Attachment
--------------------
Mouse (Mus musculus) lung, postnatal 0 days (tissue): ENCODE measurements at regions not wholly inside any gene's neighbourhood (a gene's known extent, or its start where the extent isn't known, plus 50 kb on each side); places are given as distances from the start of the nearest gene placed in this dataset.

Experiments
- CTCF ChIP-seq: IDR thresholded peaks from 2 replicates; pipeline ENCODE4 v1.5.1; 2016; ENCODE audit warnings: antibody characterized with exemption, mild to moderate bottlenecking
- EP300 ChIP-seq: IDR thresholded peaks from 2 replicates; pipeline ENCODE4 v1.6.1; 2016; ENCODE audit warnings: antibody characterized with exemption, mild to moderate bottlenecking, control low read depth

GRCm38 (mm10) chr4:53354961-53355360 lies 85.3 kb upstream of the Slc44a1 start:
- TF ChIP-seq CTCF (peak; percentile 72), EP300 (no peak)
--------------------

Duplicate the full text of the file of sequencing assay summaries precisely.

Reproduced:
Mouse (Mus musculus) lung, postnatal 0 days (tissue): ENCODE measurements at regions not wholly inside any gene's neighbourhood (a gene's known extent, or its start where the extent isn't known, plus 50 kb on each side); places are given as distances from the start of the nearest gene placed in this dataset.

Experiments
- CTCF ChIP-seq: IDR thresholded peaks from 2 replicates; pipeline ENCODE4 v1.5.1; 2016; ENCODE audit warnings: antibody characterized with exemption, mild to moderate bottlenecking
- EP300 ChIP-seq: IDR thresholded peaks from 2 replicates; pipeline ENCODE4 v1.6.1; 2016; ENCODE audit warnings: antibody characterized with exemption, mild to moderate bottlenecking, control low read depth

GRCm38 (mm10) chr4:53354961-53355360 lies 85.3 kb upstream of the Slc44a1 start:
- TF ChIP-seq CTCF (peak; percentile 72), EP300 (no peak)